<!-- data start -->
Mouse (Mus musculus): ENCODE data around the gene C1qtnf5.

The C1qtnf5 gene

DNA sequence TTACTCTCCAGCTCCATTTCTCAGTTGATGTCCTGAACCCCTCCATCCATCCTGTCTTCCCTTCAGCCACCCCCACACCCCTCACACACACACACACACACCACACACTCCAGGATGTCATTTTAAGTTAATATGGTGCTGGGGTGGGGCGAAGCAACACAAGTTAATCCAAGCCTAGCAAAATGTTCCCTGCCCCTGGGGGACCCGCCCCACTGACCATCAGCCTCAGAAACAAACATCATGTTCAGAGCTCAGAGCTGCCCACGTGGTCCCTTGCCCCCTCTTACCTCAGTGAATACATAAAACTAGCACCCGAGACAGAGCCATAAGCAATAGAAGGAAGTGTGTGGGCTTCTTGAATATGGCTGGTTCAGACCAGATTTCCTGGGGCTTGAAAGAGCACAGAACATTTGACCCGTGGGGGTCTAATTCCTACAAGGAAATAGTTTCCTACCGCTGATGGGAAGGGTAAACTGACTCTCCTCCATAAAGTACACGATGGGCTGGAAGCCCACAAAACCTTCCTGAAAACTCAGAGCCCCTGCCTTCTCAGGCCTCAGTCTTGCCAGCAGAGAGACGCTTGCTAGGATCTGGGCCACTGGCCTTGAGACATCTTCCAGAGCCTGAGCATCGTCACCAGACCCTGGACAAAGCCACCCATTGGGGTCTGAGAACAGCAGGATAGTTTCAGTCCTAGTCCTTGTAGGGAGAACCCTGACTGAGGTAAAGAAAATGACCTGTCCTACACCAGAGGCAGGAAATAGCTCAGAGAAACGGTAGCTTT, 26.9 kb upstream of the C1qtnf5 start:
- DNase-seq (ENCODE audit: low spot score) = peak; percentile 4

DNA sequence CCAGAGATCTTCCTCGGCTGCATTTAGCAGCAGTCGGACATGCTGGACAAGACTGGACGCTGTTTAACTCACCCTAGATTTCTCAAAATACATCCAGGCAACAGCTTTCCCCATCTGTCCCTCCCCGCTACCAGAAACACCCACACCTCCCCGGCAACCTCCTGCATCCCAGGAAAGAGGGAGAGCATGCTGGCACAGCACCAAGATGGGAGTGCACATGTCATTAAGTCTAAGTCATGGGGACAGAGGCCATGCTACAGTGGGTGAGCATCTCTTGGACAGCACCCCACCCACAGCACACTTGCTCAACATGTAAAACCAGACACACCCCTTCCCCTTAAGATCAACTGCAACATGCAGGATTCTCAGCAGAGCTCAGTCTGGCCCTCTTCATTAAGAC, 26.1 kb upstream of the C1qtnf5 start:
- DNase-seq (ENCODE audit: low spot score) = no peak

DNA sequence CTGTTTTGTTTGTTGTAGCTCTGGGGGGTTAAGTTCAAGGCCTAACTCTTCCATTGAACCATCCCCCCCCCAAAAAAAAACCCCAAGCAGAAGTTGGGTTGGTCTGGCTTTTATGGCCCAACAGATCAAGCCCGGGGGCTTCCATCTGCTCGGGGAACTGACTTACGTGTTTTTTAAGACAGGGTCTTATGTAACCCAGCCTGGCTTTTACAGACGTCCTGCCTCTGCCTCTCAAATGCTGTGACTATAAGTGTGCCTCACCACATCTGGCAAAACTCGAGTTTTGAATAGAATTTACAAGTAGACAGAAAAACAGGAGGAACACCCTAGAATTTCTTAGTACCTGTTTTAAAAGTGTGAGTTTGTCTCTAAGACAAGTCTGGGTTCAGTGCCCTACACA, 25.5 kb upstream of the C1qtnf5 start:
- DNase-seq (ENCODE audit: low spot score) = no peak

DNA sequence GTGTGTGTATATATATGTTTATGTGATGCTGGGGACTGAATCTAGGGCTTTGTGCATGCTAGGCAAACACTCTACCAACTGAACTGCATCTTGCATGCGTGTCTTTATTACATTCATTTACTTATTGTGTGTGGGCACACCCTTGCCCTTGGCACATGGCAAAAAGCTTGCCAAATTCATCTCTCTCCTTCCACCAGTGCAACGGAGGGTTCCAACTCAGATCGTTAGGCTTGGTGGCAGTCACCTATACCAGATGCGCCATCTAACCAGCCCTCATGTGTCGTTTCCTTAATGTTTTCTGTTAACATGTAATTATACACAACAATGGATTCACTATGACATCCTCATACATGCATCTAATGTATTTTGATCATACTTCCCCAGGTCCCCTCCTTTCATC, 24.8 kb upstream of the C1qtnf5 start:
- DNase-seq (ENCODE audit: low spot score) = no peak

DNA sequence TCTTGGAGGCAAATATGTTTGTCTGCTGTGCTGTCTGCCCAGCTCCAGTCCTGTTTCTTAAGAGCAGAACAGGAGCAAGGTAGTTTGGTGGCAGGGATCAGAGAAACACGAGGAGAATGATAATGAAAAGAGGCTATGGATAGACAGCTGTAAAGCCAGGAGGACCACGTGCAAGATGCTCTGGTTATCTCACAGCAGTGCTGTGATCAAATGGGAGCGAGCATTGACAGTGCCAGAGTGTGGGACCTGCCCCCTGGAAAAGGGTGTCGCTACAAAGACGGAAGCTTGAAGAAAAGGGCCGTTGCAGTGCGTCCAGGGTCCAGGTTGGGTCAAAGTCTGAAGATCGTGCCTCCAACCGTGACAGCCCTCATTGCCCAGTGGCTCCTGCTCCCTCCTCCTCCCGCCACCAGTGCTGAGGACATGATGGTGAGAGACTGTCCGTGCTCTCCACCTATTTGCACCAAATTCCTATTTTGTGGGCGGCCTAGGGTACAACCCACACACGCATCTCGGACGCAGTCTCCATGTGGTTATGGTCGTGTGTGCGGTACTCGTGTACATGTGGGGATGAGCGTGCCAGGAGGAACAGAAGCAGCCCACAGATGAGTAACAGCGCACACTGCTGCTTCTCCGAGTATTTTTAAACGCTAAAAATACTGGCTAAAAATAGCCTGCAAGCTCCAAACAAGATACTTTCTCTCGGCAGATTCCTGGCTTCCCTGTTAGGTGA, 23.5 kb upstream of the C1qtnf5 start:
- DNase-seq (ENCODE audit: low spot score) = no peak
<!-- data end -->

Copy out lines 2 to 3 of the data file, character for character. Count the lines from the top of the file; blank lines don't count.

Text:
The C1qtnf5 gene

DNA sequence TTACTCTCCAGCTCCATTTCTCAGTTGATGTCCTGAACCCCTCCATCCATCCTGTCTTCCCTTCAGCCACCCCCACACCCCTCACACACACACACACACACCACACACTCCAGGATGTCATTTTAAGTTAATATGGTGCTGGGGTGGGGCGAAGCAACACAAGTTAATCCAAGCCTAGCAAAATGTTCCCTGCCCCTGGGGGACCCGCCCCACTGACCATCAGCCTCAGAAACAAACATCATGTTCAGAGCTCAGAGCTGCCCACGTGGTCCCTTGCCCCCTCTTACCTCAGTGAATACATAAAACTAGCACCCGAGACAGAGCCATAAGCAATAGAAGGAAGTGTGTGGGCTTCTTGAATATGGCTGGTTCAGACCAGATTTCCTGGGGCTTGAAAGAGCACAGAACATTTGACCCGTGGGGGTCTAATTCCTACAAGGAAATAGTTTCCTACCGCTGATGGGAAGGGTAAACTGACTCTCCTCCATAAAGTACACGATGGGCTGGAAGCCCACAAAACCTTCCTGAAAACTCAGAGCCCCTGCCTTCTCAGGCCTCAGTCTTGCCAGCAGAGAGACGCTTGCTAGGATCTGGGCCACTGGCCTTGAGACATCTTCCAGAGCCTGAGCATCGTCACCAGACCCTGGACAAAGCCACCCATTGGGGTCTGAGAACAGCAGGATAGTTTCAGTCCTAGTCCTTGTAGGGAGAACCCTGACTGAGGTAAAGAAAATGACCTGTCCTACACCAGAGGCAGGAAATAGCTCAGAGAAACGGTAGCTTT, 26.9 kb upstream of the C1qtnf5 start: